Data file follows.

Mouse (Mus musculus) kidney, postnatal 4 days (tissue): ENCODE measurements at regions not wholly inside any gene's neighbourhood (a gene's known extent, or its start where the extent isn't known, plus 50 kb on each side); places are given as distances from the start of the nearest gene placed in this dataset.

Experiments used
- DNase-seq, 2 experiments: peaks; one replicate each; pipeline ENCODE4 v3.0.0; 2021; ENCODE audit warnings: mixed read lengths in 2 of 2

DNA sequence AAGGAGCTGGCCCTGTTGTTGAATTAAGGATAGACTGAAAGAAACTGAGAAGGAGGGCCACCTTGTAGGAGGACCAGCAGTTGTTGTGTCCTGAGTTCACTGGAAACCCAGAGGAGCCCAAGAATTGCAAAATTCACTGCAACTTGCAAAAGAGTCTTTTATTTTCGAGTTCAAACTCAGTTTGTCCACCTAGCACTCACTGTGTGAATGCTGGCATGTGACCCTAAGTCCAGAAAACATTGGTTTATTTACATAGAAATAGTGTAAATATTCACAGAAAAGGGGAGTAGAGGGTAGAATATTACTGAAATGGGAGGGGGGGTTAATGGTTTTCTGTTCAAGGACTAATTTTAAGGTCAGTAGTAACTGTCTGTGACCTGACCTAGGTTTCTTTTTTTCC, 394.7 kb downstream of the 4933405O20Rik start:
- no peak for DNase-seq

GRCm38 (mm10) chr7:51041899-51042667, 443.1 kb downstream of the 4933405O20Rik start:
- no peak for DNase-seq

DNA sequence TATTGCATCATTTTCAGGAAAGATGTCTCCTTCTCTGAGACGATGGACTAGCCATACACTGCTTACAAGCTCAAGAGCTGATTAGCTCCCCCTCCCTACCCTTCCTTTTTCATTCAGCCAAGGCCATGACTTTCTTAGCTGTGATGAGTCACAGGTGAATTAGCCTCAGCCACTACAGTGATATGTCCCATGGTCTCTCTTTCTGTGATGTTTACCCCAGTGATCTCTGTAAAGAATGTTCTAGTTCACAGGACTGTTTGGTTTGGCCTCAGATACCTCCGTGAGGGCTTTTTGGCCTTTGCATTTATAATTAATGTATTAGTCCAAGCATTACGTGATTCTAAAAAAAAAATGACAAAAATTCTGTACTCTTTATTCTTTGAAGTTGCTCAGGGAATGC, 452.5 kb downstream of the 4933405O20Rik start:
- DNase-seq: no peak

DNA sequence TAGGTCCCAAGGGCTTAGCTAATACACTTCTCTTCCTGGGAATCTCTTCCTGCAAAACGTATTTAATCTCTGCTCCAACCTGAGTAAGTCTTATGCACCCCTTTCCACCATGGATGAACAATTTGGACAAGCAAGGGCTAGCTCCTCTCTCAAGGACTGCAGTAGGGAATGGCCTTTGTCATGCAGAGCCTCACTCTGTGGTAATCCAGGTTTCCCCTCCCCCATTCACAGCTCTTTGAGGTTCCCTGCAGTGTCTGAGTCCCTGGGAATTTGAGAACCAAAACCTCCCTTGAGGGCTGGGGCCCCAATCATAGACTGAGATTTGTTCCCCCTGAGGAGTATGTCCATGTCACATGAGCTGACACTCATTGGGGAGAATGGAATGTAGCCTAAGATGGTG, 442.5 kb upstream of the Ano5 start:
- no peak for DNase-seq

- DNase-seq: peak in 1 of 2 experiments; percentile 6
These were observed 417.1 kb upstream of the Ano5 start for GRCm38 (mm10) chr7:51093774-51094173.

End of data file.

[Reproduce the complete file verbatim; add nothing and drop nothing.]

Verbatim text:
Mouse (Mus musculus) kidney, postnatal 4 days (tissue): ENCODE measurements at regions not wholly inside any gene's neighbourhood (a gene's known extent, or its start where the extent isn't known, plus 50 kb on each side); places are given as distances from the start of the nearest gene placed in this dataset.

Experiments used
- DNase-seq, 2 experiments: peaks; one replicate each; pipeline ENCODE4 v3.0.0; 2021; ENCODE audit warnings: mixed read lengths in 2 of 2

DNA sequence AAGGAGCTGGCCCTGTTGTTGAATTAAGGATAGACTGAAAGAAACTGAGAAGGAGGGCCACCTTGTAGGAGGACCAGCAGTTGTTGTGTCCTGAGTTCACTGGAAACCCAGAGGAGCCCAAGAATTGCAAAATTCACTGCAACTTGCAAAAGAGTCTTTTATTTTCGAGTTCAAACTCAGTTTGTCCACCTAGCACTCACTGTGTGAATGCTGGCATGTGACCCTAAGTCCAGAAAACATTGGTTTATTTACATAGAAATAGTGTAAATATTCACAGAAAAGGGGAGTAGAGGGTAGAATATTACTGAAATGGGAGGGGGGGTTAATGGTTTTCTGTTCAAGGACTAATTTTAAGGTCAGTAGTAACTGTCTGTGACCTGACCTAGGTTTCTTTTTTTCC, 394.7 kb downstream of the 4933405O20Rik start:
- no peak for DNase-seq

GRCm38 (mm10) chr7:51041899-51042667, 443.1 kb downstream of the 4933405O20Rik start:
- no peak for DNase-seq

DNA sequence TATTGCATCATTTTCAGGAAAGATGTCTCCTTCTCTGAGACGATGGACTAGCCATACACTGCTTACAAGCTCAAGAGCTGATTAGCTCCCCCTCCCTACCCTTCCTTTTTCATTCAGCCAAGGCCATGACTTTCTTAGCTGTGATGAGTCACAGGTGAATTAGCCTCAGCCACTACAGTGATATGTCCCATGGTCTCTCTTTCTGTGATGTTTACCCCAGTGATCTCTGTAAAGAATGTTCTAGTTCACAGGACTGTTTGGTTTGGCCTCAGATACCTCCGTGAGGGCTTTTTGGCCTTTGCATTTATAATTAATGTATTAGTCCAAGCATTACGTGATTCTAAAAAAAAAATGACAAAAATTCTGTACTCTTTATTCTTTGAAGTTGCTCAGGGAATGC, 452.5 kb downstream of the 4933405O20Rik start:
- DNase-seq: no peak

DNA sequence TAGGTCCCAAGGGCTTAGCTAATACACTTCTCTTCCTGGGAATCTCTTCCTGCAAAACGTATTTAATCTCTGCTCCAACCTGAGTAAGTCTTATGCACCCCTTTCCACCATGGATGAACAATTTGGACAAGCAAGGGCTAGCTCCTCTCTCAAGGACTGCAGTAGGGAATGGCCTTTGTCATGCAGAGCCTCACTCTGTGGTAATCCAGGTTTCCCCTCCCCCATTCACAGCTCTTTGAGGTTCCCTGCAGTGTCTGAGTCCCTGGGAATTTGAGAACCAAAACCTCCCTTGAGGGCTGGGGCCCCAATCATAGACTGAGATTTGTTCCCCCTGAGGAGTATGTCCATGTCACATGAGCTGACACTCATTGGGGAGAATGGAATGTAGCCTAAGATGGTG, 442.5 kb upstream of the Ano5 start:
- no peak for DNase-seq

- DNase-seq: peak in 1 of 2 experiments; percentile 6
These were observed 417.1 kb upstream of the Ano5 start for GRCm38 (mm10) chr7:51093774-51094173.